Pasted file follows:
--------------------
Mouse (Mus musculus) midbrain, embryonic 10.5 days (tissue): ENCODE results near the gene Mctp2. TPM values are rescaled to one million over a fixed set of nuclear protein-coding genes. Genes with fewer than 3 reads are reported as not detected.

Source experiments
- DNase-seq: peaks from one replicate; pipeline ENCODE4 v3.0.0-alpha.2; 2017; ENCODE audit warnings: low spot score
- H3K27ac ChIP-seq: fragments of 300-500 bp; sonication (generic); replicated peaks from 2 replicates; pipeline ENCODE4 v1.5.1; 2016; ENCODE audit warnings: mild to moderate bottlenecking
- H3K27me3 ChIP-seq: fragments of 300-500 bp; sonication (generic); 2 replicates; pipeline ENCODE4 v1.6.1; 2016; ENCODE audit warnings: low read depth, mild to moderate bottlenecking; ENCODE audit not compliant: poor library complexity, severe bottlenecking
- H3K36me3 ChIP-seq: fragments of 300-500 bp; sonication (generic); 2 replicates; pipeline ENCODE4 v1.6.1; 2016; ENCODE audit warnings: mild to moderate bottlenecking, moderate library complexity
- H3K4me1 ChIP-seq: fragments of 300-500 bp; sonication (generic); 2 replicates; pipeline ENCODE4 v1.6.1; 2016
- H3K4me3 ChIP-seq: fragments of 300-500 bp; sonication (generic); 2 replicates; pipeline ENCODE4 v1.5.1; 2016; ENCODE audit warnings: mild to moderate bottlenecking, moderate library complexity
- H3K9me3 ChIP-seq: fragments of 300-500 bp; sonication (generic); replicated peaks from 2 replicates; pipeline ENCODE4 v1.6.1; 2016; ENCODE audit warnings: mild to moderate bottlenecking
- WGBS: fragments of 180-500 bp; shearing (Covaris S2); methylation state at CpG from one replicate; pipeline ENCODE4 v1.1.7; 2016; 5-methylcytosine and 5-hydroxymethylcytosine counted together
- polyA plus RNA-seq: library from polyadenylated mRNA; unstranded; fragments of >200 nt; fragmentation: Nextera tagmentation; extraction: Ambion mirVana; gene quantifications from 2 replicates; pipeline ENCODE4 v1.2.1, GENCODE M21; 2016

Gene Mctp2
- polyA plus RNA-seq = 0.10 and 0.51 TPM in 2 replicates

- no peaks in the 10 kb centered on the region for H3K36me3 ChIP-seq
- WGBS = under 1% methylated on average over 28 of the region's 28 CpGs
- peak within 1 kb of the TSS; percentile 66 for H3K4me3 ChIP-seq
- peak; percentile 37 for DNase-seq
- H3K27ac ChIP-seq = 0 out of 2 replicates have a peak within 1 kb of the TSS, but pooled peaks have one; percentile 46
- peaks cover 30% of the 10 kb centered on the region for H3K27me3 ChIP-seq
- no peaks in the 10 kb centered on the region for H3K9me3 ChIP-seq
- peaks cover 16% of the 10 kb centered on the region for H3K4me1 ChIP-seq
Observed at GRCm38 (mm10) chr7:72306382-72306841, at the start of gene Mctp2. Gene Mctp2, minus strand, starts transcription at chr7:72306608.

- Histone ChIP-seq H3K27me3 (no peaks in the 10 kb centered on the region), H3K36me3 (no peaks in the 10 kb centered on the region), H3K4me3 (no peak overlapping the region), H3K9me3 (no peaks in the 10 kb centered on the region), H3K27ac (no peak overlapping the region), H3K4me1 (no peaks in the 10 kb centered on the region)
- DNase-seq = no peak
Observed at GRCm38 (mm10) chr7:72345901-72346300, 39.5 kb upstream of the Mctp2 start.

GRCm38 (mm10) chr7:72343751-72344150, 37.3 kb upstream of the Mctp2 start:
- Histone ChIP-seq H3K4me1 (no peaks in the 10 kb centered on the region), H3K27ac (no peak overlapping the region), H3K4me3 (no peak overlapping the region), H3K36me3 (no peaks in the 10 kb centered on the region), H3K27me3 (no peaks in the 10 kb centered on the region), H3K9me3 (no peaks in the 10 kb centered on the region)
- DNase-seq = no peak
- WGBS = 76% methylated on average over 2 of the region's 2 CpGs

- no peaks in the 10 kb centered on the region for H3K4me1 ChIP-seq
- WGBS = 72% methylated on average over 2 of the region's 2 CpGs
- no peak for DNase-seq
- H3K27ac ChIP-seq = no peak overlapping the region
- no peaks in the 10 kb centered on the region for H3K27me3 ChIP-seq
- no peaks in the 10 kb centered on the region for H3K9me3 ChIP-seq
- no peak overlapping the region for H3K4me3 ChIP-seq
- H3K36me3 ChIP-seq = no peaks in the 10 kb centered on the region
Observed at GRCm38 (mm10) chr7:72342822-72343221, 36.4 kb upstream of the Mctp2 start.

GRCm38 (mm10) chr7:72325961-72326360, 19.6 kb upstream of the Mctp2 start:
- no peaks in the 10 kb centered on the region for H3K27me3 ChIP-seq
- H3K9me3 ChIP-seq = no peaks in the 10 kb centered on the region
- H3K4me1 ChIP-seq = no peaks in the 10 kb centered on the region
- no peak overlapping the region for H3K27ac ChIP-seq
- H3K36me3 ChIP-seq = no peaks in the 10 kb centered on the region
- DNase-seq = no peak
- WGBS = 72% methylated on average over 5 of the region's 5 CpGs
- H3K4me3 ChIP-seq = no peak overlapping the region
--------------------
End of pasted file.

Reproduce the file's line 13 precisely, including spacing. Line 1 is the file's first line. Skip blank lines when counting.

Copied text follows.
- polyA plus RNA-seq = 0.10 and 0.51 TPM in 2 replicates